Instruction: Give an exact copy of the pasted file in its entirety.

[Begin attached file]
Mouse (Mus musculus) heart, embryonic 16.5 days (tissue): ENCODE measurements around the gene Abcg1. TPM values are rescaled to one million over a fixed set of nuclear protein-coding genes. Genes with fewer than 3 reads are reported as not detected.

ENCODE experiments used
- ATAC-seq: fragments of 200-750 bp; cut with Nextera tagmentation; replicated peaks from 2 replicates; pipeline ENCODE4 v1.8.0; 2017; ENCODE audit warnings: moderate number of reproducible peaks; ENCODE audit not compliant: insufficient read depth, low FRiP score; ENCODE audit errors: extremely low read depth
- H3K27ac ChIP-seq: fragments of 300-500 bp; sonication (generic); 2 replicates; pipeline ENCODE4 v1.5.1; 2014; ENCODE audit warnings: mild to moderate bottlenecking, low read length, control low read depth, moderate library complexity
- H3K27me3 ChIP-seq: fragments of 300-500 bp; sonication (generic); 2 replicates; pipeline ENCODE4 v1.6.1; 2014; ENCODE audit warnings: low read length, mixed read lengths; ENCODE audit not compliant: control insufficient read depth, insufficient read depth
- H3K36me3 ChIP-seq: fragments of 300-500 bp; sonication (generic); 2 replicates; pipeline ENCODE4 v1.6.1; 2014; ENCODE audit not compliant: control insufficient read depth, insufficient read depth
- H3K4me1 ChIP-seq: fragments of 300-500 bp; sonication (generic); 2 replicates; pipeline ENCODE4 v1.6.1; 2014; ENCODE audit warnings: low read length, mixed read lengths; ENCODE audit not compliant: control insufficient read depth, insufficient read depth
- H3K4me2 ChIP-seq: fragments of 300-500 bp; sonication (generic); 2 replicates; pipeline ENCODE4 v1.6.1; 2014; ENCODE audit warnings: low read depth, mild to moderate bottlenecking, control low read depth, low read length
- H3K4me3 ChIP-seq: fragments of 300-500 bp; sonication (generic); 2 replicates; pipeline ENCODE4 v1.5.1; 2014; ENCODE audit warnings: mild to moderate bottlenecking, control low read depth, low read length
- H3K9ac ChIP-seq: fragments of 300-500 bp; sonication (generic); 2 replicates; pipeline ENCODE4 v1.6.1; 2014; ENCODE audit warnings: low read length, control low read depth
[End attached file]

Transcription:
Mouse (Mus musculus) heart, embryonic 16.5 days (tissue): ENCODE measurements around the gene Abcg1. TPM values are rescaled to one million over a fixed set of nuclear protein-coding genes. Genes with fewer than 3 reads are reported as not detected.

ENCODE experiments used
- ATAC-seq: fragments of 200-750 bp; cut with Nextera tagmentation; replicated peaks from 2 replicates; pipeline ENCODE4 v1.8.0; 2017; ENCODE audit warnings: moderate number of reproducible peaks; ENCODE audit not compliant: insufficient read depth, low FRiP score; ENCODE audit errors: extremely low read depth
- H3K27ac ChIP-seq: fragments of 300-500 bp; sonication (generic); 2 replicates; pipeline ENCODE4 v1.5.1; 2014; ENCODE audit warnings: mild to moderate bottlenecking, low read length, control low read depth, moderate library complexity
- H3K27me3 ChIP-seq: fragments of 300-500 bp; sonication (generic); 2 replicates; pipeline ENCODE4 v1.6.1; 2014; ENCODE audit warnings: low read length, mixed read lengths; ENCODE audit not compliant: control insufficient read depth, insufficient read depth
- H3K36me3 ChIP-seq: fragments of 300-500 bp; sonication (generic); 2 replicates; pipeline ENCODE4 v1.6.1; 2014; ENCODE audit not compliant: control insufficient read depth, insufficient read depth
- H3K4me1 ChIP-seq: fragments of 300-500 bp; sonication (generic); 2 replicates; pipeline ENCODE4 v1.6.1; 2014; ENCODE audit warnings: low read length, mixed read lengths; ENCODE audit not compliant: control insufficient read depth, insufficient read depth
- H3K4me2 ChIP-seq: fragments of 300-500 bp; sonication (generic); 2 replicates; pipeline ENCODE4 v1.6.1; 2014; ENCODE audit warnings: low read depth, mild to moderate bottlenecking, control low read depth, low read length
- H3K4me3 ChIP-seq: fragments of 300-500 bp; sonication (generic); 2 replicates; pipeline ENCODE4 v1.5.1; 2014; ENCODE audit warnings: mild to moderate bottlenecking, control low read depth, low read length
- H3K9ac ChIP-seq: fragments of 300-500 bp; sonication (generic); 2 replicates; pipeline ENCODE4 v1.6.1; 2014; ENCODE audit warnings: low read length, control low read depth